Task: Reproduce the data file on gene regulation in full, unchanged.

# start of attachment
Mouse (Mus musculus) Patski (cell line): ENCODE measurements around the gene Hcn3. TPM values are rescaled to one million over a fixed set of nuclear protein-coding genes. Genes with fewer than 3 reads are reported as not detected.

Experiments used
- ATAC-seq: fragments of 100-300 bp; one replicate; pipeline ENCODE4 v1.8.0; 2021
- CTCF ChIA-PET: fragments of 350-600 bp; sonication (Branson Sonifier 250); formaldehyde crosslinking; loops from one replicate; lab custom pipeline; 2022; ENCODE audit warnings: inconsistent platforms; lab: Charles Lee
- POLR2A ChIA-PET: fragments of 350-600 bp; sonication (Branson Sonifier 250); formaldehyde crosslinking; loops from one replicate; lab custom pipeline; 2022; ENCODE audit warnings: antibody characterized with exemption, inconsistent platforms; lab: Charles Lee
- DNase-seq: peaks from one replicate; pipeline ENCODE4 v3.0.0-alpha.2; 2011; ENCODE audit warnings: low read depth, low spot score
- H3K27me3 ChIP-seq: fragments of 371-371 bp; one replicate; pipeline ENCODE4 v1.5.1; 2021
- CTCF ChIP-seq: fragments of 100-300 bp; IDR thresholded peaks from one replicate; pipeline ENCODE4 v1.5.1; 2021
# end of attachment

Mouse (Mus musculus) Patski (cell line): ENCODE measurements around the gene Hcn3. TPM values are rescaled to one million over a fixed set of nuclear protein-coding genes. Genes with fewer than 3 reads are reported as not detected.

Experiments used
- ATAC-seq: fragments of 100-300 bp; one replicate; pipeline ENCODE4 v1.8.0; 2021
- CTCF ChIA-PET: fragments of 350-600 bp; sonication (Branson Sonifier 250); formaldehyde crosslinking; loops from one replicate; lab custom pipeline; 2022; ENCODE audit warnings: inconsistent platforms; lab: Charles Lee
- POLR2A ChIA-PET: fragments of 350-600 bp; sonication (Branson Sonifier 250); formaldehyde crosslinking; loops from one replicate; lab custom pipeline; 2022; ENCODE audit warnings: antibody characterized with exemption, inconsistent platforms; lab: Charles Lee
- DNase-seq: peaks from one replicate; pipeline ENCODE4 v3.0.0-alpha.2; 2011; ENCODE audit warnings: low read depth, low spot score
- H3K27me3 ChIP-seq: fragments of 371-371 bp; one replicate; pipeline ENCODE4 v1.5.1; 2021
- CTCF ChIP-seq: fragments of 100-300 bp; IDR thresholded peaks from one replicate; pipeline ENCODE4 v1.5.1; 2021